None of those were conspiracy theories. They were all revelaed through investigative reporting, whistleblowing, legal investigations or the opening of documents. This is akin to people who invoke Einstein as someone who was mocked and rejected when they’re pushing Intelligent Design. Einstein was never mocked or rejected.

      Reply
  6. Eoin

    I remember hearing about Jeffrey Epsteins antics over a decade ago from conspiracy theorists. I’m sure if someone had said that pharma companies were testing their drugs out on orphans in Ireland that would have been labelled a conspiracy theory too. And rightly so. That’s how theories work. They are theory until proven true or false. Unfortunately, the term is loaded nowadays to mean crackpot, false etc.

    Reply
    1. bisted

      …ah Eoin…no word has been appropriated more than theory…it has a very precise meaning…it is the highest form of evidence based belief…like gravity…evolution…the word you seem to be grasping for is hypothesis…I may be wrong…

      Reply
      1. SOQ

        You are sounding like Professor Carl James Heneghan director of the University of Oxford’s Centre for Evidence-Based Medicine in England now bisted- except he does not subscribe to your corona hysterics.

        Reply
        1. bisted

          …anyone with a science background will explain the rigour required for a hypothesis to become a theory…ask Mr Higgs of boson fame who developed the hypothesis 50 years ago…

          Reply
          1. E'Matty

            Does that mean that calling someone a “conspiracy theorist” is actually a fantastic compliment then? Jaysus, this could change the whole dynamic here. Double speak at it’s finest. So, next time someone tries to end an argument, where it goes outside their personal worldview, without ever proferring any actual counter arguments, and says “Ah, that’s a conspiracy theory”, the other party should simply reply “Precisely, thank you”? The bloody looney conspiracy hypothesisers are going to lose their **** over this…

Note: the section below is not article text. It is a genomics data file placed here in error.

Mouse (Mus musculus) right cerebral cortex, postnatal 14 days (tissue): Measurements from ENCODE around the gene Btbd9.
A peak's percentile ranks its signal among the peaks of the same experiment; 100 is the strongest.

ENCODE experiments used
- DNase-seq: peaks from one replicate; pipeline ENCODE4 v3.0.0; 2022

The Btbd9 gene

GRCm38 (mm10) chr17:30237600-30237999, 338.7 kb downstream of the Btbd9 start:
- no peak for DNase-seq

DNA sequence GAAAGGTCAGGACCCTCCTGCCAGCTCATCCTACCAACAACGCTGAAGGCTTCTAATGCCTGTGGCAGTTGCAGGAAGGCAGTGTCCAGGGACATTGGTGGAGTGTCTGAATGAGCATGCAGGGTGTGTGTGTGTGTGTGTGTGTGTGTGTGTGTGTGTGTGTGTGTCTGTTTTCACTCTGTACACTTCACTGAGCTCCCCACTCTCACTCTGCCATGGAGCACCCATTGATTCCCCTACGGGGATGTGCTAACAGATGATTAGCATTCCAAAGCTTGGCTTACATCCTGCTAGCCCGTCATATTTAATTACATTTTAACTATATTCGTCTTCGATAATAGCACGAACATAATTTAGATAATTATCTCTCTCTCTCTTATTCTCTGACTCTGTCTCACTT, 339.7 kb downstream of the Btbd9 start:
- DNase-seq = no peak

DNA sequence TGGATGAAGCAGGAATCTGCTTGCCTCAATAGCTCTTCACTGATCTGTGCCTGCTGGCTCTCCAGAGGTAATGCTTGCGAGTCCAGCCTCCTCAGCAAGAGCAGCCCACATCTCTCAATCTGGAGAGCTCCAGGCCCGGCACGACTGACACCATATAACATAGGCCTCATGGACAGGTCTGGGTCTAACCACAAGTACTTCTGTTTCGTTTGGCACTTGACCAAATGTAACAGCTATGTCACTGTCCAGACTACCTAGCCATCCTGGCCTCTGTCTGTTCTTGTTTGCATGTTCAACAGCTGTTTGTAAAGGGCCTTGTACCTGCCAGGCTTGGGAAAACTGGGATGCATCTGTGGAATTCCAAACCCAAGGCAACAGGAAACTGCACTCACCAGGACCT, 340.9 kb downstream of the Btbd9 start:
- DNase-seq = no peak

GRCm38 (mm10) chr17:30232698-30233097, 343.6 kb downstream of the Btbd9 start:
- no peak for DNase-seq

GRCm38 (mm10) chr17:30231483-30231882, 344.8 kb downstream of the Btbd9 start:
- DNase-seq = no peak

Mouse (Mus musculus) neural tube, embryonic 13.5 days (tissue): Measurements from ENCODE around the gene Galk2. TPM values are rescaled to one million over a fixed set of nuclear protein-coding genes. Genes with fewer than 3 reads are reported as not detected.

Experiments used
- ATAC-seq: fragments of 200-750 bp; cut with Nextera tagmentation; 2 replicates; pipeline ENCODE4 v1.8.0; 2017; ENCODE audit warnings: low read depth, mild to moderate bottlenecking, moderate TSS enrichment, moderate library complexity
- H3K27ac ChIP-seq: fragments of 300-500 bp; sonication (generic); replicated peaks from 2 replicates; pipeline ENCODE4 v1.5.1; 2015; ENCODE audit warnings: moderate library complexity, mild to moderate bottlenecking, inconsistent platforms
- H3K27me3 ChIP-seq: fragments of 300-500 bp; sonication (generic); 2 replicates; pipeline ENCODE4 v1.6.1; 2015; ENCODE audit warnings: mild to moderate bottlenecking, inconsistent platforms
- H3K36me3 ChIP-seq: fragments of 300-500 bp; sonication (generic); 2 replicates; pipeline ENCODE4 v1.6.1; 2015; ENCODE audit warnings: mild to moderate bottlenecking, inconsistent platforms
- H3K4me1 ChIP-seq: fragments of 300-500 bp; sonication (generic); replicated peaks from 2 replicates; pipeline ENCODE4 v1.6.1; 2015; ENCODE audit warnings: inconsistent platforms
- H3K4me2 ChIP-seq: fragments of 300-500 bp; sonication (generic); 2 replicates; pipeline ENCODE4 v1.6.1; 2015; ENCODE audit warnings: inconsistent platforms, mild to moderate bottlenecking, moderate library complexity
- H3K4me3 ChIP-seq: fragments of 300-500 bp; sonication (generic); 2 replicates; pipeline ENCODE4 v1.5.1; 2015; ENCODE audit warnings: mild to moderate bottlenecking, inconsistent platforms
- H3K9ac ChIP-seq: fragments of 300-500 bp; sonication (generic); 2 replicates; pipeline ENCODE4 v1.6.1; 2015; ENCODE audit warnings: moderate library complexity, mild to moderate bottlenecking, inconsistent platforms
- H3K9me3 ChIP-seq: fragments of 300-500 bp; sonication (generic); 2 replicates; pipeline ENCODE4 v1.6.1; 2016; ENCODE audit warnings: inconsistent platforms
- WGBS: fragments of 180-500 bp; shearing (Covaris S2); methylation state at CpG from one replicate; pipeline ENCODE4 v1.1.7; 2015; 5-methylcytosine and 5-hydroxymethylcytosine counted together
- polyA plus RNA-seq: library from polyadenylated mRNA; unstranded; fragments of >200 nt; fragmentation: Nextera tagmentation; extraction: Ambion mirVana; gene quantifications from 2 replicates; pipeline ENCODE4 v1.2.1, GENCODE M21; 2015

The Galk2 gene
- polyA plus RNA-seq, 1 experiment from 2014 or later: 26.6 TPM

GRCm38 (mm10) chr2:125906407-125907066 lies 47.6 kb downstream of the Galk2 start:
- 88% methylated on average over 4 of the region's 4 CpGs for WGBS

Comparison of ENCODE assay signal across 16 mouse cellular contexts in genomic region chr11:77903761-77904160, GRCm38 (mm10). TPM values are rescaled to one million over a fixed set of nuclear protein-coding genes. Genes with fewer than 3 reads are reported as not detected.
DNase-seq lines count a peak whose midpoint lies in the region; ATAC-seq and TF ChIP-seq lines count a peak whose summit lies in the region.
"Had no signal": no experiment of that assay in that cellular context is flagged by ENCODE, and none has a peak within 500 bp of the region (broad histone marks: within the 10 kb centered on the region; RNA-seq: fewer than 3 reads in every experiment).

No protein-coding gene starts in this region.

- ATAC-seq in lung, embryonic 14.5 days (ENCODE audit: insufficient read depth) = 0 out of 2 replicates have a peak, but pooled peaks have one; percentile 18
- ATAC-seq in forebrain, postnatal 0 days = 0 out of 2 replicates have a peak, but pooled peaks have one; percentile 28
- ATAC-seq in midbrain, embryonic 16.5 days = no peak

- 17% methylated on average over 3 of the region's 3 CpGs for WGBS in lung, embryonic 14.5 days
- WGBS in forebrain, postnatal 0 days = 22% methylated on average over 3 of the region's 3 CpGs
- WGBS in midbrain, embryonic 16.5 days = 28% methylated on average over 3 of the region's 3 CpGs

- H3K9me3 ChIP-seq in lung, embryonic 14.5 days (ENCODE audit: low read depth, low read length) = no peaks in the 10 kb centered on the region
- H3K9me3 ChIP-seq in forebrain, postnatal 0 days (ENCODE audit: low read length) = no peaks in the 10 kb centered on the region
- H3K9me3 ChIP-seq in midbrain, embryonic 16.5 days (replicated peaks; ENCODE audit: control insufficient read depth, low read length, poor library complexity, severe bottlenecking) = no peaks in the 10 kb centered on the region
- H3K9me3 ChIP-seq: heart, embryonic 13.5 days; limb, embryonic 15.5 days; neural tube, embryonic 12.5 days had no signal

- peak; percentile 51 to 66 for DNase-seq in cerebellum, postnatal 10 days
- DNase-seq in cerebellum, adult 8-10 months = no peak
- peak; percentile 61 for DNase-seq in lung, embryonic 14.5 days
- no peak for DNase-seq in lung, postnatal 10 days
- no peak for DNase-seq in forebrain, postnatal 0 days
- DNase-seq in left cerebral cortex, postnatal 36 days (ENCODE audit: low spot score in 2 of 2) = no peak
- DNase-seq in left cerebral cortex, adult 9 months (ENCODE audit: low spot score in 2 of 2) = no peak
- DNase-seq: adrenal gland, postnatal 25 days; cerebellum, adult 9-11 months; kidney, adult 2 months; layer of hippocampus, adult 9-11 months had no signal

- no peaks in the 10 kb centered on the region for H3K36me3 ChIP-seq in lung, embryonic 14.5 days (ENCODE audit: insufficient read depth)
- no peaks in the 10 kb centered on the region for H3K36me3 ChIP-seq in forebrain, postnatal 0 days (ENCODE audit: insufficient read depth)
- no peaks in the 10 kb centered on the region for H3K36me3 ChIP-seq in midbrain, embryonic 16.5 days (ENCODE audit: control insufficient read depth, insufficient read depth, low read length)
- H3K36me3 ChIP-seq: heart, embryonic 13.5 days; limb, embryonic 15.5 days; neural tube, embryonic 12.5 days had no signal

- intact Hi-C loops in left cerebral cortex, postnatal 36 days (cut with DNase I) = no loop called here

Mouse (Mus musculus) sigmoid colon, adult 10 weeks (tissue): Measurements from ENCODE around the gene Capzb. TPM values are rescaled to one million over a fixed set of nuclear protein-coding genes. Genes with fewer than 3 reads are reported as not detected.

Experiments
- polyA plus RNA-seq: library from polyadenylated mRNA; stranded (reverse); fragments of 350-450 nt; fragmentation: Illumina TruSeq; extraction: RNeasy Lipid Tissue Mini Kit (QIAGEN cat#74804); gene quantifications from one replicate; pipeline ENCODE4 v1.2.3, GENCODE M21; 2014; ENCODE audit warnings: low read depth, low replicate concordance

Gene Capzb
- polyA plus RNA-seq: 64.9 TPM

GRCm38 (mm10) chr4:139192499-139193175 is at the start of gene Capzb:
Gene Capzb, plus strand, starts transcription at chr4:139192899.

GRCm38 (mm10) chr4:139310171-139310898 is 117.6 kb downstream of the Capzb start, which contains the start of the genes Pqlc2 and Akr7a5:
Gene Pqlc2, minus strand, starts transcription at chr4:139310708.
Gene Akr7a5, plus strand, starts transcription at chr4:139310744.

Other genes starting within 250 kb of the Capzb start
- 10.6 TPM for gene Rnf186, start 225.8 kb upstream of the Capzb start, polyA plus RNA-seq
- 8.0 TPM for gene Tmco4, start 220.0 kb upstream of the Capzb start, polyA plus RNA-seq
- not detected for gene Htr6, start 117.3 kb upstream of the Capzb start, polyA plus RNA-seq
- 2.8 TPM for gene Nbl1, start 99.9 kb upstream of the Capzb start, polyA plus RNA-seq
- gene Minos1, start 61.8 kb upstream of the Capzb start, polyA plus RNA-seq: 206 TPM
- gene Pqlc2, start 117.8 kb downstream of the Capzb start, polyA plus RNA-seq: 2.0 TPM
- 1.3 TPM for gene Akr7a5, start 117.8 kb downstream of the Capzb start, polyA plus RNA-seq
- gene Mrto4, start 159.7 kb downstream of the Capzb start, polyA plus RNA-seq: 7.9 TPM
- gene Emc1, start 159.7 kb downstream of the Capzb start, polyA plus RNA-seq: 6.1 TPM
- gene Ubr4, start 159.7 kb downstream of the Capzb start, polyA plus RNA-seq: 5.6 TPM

2. SOQ

            Any word on your ‘friend’ who died on the fifth floor of Daisy Hill in Newry bisted?

            Interested in your answer- not in family details obviously- just people like yourself who have died while still typing.

          3. Micko

            Interestingly “Mr Higgs of boson fame” as you put it Bisted has also stated that the pressure that we now put on scientists to publish would have ruined him and never allowed him to make his groundbreaking contributions.

            “It’s difficult to imagine how I would ever have enough peace and quiet in the present sort of climate to do what I did in 1964,” he said. “Today I wouldn’t get an academic job. It’s as simple as that. I don’t think I would be regarded as productive enough.”[

            Just as an interesting aside of course ;-)

          4. bisted

            …ha…it’s not the quiet one’s in my experience but the prolific ones that were the worry…it costs a fair bit of money to have a paper published in Nature or NewScientist…

        2. Oro

          I think the line you’re pursuing over this death of a friend of another commenter mentioned is irresponsible and unethical. Particularly your claims on supposed information you have and the methods to how you obtained it. How you think that this is some kind of ‘gotcha’ opportunity really says a lot about your character.

          Reply
    2. E'Matty

      Epstein is a great example as anyone discussing it was labelled a conspiracy theorist despite Esptein’s previous case details being fully in the public domain. People just would not look at the facts. The Lolita Express and Orgy island and the limited list of names confirmed to have been on each were publicly available information. I remember Icke and Johnny Rotten being attacked and pilloried for calling out Saville as a paedophile years before he died too. Do people seriously believe MI5 didn’t know the Royals had welcomed into their circle one of the most prolific child rapists and necrophiliacs in Britain? He was brought into the fold by Lord Mountbatten, himself a prolific rapist of young boys. All of the above, the preserve of “cranks” and “conspiracy theorists” for years.

      Many will only accept such things as reality when the Irish Times or Guardian tell them they are real. Fantasy until then. Factual in reality in both situations. The evidence may never have changed from what they had rejected outright for years. Even then, they forget them almost instantaneously and proceed to act like that information had never being introduced to the world. A convenient amnesia of sorts.

      If one had said even ten years ago that Hollywood has a problem with sexual predators, you’d likely be thought a bit of crackpot. Now, generally accepted. Once, those who claimed there was an issue with paedophilia in the priesthood would be castigated. Again, widely accepted. All of these things were true from the beginning, though many if not most chose not to see them until they could deny them no longer. In every case, established power denied and sought to silence these claims. Yeah, but let’s trust them implicitly again…